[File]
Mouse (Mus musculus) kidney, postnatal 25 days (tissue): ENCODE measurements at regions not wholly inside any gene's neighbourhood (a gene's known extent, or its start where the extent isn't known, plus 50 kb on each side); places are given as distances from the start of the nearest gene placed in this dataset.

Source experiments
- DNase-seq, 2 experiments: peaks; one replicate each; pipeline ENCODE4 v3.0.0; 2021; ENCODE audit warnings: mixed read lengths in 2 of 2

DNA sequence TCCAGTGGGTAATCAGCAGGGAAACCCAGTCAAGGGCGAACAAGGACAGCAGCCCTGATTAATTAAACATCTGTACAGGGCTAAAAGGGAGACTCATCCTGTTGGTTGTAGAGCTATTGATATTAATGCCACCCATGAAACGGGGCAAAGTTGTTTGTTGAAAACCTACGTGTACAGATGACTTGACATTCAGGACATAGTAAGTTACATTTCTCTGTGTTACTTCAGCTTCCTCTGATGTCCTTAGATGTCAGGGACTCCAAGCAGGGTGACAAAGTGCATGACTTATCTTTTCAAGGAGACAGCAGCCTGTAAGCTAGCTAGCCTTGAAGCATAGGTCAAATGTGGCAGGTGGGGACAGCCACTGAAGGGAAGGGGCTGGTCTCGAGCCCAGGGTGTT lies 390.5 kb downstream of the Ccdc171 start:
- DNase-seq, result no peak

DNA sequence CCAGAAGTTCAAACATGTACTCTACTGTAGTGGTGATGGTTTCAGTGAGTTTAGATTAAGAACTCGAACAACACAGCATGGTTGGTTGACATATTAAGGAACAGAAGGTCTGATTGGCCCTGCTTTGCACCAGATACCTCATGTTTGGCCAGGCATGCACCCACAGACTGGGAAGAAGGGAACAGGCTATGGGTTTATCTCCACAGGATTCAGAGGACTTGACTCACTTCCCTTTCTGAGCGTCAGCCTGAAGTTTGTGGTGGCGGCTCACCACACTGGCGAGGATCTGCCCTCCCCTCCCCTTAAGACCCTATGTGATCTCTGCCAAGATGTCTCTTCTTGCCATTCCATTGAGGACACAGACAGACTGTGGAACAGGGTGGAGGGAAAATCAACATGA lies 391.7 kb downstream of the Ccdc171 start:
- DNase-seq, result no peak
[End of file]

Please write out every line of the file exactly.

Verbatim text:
Mouse (Mus musculus) kidney, postnatal 25 days (tissue): ENCODE measurements at regions not wholly inside any gene's neighbourhood (a gene's known extent, or its start where the extent isn't known, plus 50 kb on each side); places are given as distances from the start of the nearest gene placed in this dataset.

Source experiments
- DNase-seq, 2 experiments: peaks; one replicate each; pipeline ENCODE4 v3.0.0; 2021; ENCODE audit warnings: mixed read lengths in 2 of 2

DNA sequence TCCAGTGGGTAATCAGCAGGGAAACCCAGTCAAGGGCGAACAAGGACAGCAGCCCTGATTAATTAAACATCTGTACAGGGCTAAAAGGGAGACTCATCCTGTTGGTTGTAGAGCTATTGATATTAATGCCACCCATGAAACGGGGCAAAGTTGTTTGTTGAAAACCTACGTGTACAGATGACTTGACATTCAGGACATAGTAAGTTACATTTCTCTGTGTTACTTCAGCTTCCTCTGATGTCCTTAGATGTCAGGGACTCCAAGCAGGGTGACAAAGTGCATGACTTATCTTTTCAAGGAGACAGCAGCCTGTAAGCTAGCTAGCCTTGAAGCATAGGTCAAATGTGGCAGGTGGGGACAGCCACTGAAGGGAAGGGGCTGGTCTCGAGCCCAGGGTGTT lies 390.5 kb downstream of the Ccdc171 start:
- DNase-seq, result no peak

DNA sequence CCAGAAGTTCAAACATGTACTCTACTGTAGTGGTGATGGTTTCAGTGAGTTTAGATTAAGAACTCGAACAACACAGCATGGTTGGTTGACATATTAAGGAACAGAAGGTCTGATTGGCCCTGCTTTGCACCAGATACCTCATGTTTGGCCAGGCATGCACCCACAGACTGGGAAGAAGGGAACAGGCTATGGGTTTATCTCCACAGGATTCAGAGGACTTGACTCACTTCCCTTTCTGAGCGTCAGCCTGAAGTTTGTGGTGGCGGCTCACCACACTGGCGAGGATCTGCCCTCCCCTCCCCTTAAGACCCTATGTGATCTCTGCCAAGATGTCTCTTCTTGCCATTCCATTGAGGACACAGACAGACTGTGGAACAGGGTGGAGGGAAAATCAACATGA lies 391.7 kb downstream of the Ccdc171 start:
- DNase-seq, result no peak